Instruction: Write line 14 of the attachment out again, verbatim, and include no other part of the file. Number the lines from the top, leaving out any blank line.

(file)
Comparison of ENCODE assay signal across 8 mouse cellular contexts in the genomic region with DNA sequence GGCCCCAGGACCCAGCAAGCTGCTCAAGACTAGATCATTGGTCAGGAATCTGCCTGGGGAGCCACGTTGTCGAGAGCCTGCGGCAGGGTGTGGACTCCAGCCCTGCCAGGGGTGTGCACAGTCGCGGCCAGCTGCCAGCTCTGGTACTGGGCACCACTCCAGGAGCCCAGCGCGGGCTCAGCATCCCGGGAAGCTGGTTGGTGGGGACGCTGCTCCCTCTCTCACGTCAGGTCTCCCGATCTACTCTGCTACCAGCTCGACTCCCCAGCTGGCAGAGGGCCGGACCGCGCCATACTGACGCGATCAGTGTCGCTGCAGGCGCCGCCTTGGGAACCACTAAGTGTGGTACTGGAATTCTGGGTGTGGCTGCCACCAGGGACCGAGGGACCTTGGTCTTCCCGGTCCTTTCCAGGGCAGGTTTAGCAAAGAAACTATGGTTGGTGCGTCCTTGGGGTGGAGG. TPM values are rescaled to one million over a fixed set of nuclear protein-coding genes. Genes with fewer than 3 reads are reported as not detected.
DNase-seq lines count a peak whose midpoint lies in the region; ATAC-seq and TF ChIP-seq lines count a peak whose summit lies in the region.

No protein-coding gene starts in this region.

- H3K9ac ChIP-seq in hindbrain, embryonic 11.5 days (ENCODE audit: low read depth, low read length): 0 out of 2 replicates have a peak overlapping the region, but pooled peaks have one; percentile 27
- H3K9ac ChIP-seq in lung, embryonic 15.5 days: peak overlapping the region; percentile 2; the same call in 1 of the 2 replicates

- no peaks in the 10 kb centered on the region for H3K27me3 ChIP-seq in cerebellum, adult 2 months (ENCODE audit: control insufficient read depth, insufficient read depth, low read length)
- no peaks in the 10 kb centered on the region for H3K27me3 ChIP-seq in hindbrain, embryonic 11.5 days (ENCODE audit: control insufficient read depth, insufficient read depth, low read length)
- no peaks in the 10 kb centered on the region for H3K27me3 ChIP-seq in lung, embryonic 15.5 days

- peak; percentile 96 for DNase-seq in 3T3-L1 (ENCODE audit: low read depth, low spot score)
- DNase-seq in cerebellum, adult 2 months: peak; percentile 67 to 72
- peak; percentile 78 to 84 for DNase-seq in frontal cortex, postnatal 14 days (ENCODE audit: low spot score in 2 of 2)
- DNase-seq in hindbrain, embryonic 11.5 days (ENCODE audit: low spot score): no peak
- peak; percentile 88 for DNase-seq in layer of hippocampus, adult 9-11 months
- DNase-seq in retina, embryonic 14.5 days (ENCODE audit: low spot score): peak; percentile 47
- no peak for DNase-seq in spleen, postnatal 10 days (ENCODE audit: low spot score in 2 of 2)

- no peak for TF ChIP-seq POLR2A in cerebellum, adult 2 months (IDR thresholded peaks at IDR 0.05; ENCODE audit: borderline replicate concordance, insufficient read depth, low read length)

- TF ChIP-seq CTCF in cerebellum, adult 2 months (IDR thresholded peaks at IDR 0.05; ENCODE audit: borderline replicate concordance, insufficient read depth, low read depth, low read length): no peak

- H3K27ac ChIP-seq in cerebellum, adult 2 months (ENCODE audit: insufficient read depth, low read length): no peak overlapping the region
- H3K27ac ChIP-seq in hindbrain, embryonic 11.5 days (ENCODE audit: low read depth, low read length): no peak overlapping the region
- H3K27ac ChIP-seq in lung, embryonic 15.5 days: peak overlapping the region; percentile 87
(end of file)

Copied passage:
- DNase-seq in retina, embryonic 14.5 days (ENCODE audit: low spot score): peak; percentile 47